The Phantom (1996) / Action-Adventure

MPAA Rated: PG for violence and some mild language
Running Time: 100 min.

Cast: Billy Zane, Kristy Swanson, Treat Williams, Catherine Zeta-Jones, James Remar, Cary-Hiroyuki Tagawa, Patrick McGoohan
Director: Simon Wincer

Screenplay: Jeffrey Boam
Review published December 22, 2003

Although Lee Falk's original "The Phantom" comic strip originated over 50 years before this film, it still seems pretty safe to say that it was turned into modern movie to try to capitalize on the success of the Batman and Indiana Jones pictures.  The Batman ties in only superficially, with a masked superhero of comic book origins, but as for Indiana Jones...well, let's just say that The Phantom plays like a re-enactment of some of the more memorable scenes from all three of Spielberg's action-adventure creations.  The borderline plagiarism isn't hard to spot, especially when you consider that Jeffrey Boam was called upon to create the screenplay, who was also the screenwriter for Indiana Jones and the Last Crusade.  The real problem here is that director Simon Wincer (Free Willy, Quigley Down Under) is not able to deviate from the campy nature of the comic book tale, never taking anything seriously, leaving us to marvel at some of the stunt work and special effects, while the main tale leaves us feeling distant despite the pyrotechnics.

Billy Zane (Tombstone, Memphis Belle) is the titular superhero, residing in the Deep Woods of Bengalla, where for over 4 centuries, The Phantom has been seen but rarely for long, causing the locals to think him a ghost walking among them.  In reality, The Phantom is Kit Walker, the 21st Phantom, a succession of men who have dedicated their lives to fight piracy, cruelty and injustice in all its forms.  They wear a mask and purple suit, and primarily have fought a dastardly brotherhood known as the Sengh.  While this is going on, a megalomaniacal New York businessman named Xander Drax (Williams, 1941) is on a quest for "world domination" by seeking the fabled Skulls of Touganda, three long-separated artifacts that when put together wield great powers.  Diana Palmer (Swanson, The Chase) is a local woman who's father runs a large newspaper is in on the scoop, and bumps into an old fling in Walker, and together they form an uneasy alliance to stop Drax before he gains all three Skulls.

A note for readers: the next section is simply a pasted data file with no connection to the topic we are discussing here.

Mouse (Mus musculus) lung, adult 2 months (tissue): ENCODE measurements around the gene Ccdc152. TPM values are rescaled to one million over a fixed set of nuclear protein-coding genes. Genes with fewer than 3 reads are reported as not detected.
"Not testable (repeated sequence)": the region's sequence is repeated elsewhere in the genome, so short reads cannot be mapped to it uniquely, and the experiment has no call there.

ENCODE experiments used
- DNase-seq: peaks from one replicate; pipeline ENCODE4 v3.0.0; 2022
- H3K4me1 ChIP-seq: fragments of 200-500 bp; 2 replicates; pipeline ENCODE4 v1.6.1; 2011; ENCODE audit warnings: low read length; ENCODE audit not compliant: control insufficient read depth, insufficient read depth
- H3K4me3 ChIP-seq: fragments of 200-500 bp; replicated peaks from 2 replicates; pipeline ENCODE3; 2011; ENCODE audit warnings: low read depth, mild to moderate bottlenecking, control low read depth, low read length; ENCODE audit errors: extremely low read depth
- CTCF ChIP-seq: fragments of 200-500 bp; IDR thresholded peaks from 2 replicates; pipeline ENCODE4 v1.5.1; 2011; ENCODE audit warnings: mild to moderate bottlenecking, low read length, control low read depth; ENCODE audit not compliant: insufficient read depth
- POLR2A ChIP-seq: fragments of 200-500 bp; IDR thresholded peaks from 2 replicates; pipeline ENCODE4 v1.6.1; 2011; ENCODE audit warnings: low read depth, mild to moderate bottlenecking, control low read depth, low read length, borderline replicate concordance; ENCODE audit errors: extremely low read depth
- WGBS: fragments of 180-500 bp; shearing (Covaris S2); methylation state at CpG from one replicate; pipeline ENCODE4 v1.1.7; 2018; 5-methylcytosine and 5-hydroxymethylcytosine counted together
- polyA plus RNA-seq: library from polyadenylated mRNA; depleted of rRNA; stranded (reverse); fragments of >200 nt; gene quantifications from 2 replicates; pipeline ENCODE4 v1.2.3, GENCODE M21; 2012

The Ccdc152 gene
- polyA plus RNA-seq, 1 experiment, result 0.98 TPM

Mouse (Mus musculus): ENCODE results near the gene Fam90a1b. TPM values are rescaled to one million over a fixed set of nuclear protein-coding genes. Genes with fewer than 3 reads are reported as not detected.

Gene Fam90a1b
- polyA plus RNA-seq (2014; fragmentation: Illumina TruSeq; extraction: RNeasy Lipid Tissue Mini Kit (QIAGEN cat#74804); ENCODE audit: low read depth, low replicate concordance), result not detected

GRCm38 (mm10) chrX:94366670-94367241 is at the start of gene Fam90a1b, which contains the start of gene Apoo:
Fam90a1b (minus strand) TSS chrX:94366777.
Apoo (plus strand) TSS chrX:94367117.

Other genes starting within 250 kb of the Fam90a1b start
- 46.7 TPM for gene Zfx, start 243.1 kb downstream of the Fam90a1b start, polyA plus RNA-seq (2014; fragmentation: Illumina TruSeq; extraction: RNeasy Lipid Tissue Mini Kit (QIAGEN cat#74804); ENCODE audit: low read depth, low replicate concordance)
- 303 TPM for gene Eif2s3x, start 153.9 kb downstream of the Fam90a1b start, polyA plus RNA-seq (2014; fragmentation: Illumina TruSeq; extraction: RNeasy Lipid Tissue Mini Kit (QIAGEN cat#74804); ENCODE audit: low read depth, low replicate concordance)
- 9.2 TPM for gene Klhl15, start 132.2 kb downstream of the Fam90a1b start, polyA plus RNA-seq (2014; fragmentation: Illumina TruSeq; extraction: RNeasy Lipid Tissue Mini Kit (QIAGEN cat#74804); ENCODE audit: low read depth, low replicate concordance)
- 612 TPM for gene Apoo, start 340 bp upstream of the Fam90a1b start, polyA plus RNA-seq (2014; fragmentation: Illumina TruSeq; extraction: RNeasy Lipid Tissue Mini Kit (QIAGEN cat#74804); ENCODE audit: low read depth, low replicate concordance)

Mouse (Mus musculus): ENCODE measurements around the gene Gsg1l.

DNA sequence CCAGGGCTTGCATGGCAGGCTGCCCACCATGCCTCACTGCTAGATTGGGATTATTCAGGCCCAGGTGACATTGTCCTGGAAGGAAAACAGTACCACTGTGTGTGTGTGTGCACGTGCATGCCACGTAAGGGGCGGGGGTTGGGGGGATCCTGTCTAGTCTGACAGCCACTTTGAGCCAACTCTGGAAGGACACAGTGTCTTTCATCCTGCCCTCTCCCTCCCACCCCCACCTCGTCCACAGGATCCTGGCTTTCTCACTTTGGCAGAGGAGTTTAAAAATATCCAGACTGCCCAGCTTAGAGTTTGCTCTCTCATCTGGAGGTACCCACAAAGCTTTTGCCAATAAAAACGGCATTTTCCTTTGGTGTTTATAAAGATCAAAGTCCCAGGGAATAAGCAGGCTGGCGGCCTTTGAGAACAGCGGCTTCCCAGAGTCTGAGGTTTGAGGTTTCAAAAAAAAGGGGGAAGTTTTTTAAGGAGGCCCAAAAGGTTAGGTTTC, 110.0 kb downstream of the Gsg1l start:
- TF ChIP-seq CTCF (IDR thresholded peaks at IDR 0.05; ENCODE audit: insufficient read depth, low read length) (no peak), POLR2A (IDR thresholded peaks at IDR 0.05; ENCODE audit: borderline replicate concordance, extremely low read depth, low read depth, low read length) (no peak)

It is rumored that Bruce Campbell (Evil Dead, Army of Darkness) was supposed to have played the lead here, which should tell you enough about the intent from the outset to make the movie as campy as possible.  Billy Zane would end up taking the role, giving good looks and a dark charisma that works well when he is Kit Walker.  However, there's just something very silly about the Phantom when he is in his crusader garb that seems beyond campy.  It's like watching a swashbuckling Fruit-of-the-Loom guy, although everyone around him takes him deadly serious, and what could have been a fun romp descends into the absurd.  Treat Williams plays the diabolical Xander Drax, but like the Phantom, he acts equally silly, trying to play over-the-top but delivering goofy lines like an overzealous geek.

The Phantom is a superhero adventure flick that requires the undiscriminating eyes of a child to properly appreciate, as it is just too cartoonish to stimulate most looking for intelligent fare.  It has an earnest quality that makes it nearly impossible to hate, yet the old-fashioned sense of adventure just doesn't play well to more savvy audiences.  A nice score and good cinematography make it a pleasant ride, although the lack of clear destination ultimately leaves you with asking every ten minutes, "Are we there yet??"  

 Qwipster's rating::

2003 Vince Leo